of Marlborough had a mortgage upon it of L5,000, there must have been
after payment of the auctioneer's charges a considerable deficit.

But Malone was more than a book-buyer, more even than a commentator:
he was a member of the Literary Club, and the friend of Johnson,
Reynolds, and Burke. On July 28, 1789, he went to Burke's place, the
Gregories, near Beaconsfield, with Sir Joshua, Wyndham, and Mr.
Courtenay, and spent three very agreeable days. The following extract
from the recently published Charlemont papers has interest:

'As I walked out before breakfast with Mr. Burke, I proposed to him
to revise and enlarge his admirable book on the _Sublime and
Beautiful_, which the experience, reading, and observation of
thirty years could not but enable him to improve considerably. But
he said the train of his thoughts had gone another way, and the
whole bent of his mind turned from such subjects, and that he was
much fitter for such speculations at the time he published that
book than now.'

Between the Burke of 1758 and the Burke of 1789 there was a difference
indeed, but the forcible expressions, 'the train of my thoughts' and
'the whole bent of my mind,' serve to create a new impression of the
tremendous energy and fertile vigour of this amazing man. The next day
the party went over to Amersham and admired Mr. Drake's trees, and
listened to Sir Joshua's criticisms of Mr. Drake's pictures. This was
a fortnight after the taking of the Bastille. Burke's hopes were still
high. The Revolution had not yet spoilt his temper.

Amongst the Charlemont papers is an amusing tale I do not remember
having ever seen before of young Philip Stanhope, the recipient of
Lord Chesterfield's famous letters:

'When at Berne, where he passed some of his boyhood in company with
Harte and the excellent Mr., now Lord, Eliott (Heathfield of
Gibraltar), he was one evening invited to a party where, together
with some ladies, there happened to be a considerable number of
Bernese senators, a dignified set of elderly gentlemen,
aristocratically proud, and perfect strangers to fun. These most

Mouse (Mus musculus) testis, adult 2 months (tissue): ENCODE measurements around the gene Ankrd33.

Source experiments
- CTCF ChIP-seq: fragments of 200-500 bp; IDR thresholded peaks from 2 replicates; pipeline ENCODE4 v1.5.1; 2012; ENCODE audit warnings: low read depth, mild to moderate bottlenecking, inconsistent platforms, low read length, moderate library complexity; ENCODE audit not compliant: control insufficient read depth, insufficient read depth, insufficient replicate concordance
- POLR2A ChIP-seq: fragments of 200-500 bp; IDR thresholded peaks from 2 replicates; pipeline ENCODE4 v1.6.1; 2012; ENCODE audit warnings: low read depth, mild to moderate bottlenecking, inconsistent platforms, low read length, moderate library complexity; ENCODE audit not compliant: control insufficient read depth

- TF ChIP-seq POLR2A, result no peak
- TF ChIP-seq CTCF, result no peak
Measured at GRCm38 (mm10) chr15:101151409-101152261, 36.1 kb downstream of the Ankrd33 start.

potent, grave, and reverend signors were set down to whist, and
were so studiously attentive to the game, that the unlucky brat
found little difficulty in fastening to the backs of their chairs
the flowing tails of their ample periwigs and in cutting,
unobserved by them, the tyes of their breeches. This done, he left
the room, and presently re-entered crying out, "Fire! Fire!" The
affrighted burgomasters suddenly bounced up, and exhibited to the
amazed spectators their senatorial heads and backs totally deprived
of ornament or covering.'

Young Stanhope was no ordinary child. There is a completeness about
this jest which proclaims it a masterpiece. One or other of its points
might have occurred to anyone, but to accomplish both at once was to
show real distinction.

Sir William Stanhope, Lord Chesterfield's brother, felt no surprise at
his nephew's failure to acquire the graces. 'What,' said he, 'could
Chesterfield expect? His mother was Dutch, he was educated at Leipsic,
and his tutor was a pedant from Oxford.'

Papers which contain anecdotes of this kind carry with them their own
recommendation. We hear on all sides complaints--and I hold them to be
just complaints--of the abominable high prices of English books.
Thirty shillings, thirty-six shillings, are common prices. The thing
is too barefaced. His Majesty's Stationery Office set an excellent
example. They sell an octavo volume of 460 closely but well-printed
pages, provided with an excellent index, for one shilling and